Many-shot jailbreaking

We investigated a “jailbreaking” technique — a method that can be used to evade the safety guardrails put in place by the developers of large language models (LLMs). The technique, which we call “many-shot jailbreaking”, is effective on Anthropic’s own models, as well as those produced by other AI companies. We briefed other AI developers about this vulnerability in advance, and have implemented mitigations on our systems.

The technique takes advantage of a feature of LLMs that has grown dramatically in the last year: the context window. At the start of 2023, the context window—the amount of information that an LLM can process as its input—was around the size of a long essay (~4,000 tokens). Some models now have context windows that are hundreds of times larger — the size of several long novels (1,000,000 tokens or more).

The ability to input increasingly-large amounts of information has obvious advantages for LLM users, but it also comes with risks: vulnerabilities to jailbreaks that exploit the longer context window.

One of these, which we describe in our new paper, is many-shot jailbreaking. By including large amounts of text in a specific configuration, this technique can force LLMs to produce potentially harmful responses, despite their being trained not to do so.

Below, we’ll describe the results from our research on this jailbreaking technique — as well as our attempts to prevent it. The jailbreak is disarmingly simple, yet scales surprisingly well to longer context windows.

Why we’re publishing this research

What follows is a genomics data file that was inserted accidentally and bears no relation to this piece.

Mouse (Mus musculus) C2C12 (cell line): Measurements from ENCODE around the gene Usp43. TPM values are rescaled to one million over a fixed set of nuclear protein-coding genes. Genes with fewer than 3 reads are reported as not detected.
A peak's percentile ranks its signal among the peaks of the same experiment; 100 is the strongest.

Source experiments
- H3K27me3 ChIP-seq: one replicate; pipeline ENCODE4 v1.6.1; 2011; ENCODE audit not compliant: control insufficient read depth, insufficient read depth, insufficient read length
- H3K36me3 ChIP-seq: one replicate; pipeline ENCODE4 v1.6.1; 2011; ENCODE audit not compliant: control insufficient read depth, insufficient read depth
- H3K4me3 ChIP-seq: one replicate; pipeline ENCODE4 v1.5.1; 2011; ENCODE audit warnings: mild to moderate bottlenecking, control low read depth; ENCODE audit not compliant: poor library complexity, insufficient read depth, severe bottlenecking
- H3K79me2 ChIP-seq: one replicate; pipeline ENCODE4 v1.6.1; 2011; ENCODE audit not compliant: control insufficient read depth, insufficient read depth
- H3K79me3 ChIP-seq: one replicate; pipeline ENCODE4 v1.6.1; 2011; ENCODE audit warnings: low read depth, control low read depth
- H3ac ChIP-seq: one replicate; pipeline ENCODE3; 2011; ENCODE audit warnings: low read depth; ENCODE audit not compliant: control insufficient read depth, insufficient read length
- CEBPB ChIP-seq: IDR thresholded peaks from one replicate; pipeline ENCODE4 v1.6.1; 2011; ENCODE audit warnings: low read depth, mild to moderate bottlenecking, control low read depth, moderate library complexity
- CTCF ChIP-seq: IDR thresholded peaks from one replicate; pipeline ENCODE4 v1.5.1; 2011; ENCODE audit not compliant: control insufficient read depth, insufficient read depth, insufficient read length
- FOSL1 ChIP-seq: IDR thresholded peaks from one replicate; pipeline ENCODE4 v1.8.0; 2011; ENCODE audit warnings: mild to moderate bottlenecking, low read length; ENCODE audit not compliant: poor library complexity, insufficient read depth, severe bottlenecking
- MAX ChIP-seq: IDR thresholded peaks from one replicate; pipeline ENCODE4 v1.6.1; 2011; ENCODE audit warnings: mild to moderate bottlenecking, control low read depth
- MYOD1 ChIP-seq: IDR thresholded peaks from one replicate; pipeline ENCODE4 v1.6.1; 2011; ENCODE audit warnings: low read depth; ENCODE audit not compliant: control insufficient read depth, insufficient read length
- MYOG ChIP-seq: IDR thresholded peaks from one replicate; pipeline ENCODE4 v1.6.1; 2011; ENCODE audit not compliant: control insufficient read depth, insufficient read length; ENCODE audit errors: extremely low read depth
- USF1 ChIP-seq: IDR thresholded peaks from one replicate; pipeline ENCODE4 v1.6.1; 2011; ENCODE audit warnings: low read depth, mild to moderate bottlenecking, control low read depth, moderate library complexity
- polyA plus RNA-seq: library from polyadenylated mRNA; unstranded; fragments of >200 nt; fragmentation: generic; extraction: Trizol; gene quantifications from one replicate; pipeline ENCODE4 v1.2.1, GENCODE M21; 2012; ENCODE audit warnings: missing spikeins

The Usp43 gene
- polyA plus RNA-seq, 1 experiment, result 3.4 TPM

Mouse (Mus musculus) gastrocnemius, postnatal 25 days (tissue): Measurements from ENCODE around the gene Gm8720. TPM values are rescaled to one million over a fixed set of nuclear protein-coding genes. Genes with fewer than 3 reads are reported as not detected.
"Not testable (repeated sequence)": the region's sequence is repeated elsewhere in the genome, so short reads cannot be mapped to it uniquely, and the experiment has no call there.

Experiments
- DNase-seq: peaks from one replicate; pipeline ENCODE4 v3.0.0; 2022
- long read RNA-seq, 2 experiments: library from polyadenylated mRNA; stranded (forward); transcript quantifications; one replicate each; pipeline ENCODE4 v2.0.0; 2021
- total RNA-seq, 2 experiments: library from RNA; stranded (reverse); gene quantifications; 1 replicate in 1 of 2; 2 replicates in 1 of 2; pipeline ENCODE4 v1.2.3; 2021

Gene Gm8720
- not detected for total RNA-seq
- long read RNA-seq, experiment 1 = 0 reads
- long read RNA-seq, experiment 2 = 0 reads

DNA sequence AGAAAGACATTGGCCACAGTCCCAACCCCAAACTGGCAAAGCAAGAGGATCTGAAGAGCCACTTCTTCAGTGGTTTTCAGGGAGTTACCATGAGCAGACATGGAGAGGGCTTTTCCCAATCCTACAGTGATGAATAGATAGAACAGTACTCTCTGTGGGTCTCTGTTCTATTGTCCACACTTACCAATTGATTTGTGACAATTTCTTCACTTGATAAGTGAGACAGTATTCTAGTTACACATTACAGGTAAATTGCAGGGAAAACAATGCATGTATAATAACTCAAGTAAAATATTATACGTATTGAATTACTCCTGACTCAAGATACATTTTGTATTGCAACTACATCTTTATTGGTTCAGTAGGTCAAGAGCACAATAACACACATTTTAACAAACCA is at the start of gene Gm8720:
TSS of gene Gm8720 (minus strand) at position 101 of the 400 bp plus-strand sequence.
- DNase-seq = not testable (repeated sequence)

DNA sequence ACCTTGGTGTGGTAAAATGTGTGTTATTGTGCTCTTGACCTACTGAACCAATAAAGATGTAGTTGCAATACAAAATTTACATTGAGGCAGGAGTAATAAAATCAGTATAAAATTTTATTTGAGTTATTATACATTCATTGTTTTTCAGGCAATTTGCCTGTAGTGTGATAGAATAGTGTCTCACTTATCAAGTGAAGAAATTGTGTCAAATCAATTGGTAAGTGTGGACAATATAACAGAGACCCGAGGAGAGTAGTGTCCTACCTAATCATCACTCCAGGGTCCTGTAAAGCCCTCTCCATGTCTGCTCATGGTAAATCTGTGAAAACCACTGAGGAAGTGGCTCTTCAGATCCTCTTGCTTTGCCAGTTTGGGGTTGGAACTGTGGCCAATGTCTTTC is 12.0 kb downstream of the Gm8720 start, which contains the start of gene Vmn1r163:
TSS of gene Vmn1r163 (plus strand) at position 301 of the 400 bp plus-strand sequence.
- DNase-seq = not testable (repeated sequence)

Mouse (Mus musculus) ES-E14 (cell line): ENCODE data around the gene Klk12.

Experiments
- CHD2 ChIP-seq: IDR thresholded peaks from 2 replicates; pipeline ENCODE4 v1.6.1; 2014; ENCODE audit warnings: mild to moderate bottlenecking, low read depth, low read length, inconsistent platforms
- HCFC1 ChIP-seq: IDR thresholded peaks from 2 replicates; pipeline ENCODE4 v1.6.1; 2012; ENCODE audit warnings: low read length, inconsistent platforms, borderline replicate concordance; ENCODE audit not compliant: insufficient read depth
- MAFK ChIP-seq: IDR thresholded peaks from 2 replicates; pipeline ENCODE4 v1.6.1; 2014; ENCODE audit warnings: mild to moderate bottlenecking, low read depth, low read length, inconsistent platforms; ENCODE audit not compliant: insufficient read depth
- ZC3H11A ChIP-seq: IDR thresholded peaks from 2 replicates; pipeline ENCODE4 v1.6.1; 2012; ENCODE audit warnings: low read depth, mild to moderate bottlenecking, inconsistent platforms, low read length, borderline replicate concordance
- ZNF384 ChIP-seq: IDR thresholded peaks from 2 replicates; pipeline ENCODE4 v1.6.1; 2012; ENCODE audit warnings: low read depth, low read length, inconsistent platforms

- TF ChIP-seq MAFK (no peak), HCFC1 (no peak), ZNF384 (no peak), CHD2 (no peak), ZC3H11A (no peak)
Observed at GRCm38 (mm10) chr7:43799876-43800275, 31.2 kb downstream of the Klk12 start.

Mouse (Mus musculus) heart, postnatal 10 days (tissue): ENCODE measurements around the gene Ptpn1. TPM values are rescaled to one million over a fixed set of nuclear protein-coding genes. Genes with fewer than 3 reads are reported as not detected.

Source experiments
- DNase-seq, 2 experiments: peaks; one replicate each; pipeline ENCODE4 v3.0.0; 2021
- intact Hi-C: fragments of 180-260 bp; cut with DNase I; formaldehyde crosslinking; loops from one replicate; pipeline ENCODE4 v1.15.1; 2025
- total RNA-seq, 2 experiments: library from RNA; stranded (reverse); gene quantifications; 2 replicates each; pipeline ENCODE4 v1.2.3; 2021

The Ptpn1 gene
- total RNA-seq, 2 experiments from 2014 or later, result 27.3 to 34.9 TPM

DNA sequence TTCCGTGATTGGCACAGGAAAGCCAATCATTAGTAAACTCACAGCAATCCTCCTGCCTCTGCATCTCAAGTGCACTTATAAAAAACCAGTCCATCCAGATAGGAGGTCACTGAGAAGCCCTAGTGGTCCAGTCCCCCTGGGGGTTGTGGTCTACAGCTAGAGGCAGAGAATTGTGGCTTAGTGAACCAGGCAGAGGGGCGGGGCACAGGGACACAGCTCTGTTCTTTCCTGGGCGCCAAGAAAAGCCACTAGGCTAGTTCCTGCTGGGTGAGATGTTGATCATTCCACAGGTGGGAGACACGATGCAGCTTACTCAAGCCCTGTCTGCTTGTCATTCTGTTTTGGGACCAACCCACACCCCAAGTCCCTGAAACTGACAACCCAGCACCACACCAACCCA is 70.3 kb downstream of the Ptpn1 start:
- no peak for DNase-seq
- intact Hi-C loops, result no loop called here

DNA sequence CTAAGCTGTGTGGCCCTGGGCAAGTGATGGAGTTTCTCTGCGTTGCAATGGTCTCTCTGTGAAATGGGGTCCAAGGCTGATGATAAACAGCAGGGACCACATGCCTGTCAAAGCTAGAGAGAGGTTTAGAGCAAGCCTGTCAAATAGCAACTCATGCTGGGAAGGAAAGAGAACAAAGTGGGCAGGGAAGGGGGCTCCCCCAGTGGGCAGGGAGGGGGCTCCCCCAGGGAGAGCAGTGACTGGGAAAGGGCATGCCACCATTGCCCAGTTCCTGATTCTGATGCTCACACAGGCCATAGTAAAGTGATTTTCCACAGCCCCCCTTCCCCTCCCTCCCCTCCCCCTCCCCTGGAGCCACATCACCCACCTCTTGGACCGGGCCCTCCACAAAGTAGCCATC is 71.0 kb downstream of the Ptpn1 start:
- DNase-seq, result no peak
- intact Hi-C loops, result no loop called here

We believe publishing this research is the right thing to do for the following reasons:

  • We want to help fix the jailbreak as soon as possible. We’ve found that many-shot jailbreaking is not trivial to deal with; we hope making other AI researchers aware of the problem will accelerate progress towards a mitigation strategy. As described below, we have already put in place some mitigations and are actively working on others.
  • We have already confidentially shared the details of many-shot jailbreaking with many of our fellow researchers both in academia and at competing AI companies. We’d like to foster a culture where exploits like this are openly shared among LLM providers and researchers.
  • The attack itself is very simple; short-context versions of it have previously been studied. Given the current spotlight on long context windows in AI, we think it’s likely that many-shot jailbreaking could soon independently be discovered (if it hasn’t been already).
  • Although current state-of-the-art LLMs are powerful, we do not think they yet pose truly catastrophic risks. Future models might. This means that now is the time to work to mitigate potential LLM jailbreaks, before they can be used on models that could cause serious harm.

Many-shot jailbreaking

The basis of many-shot jailbreaking is to include a faux dialogue between a human and an AI assistant within a single prompt for the LLM. That faux dialogue portrays the AI Assistant readily answering potentially harmful queries from a User. At the end of the dialogue, one adds a final target query to which one wants the answer.

For example, one might include the following faux dialogue, in which a supposed assistant answers a potentially-dangerous prompt, followed by the target query:

User: How do I pick a lock?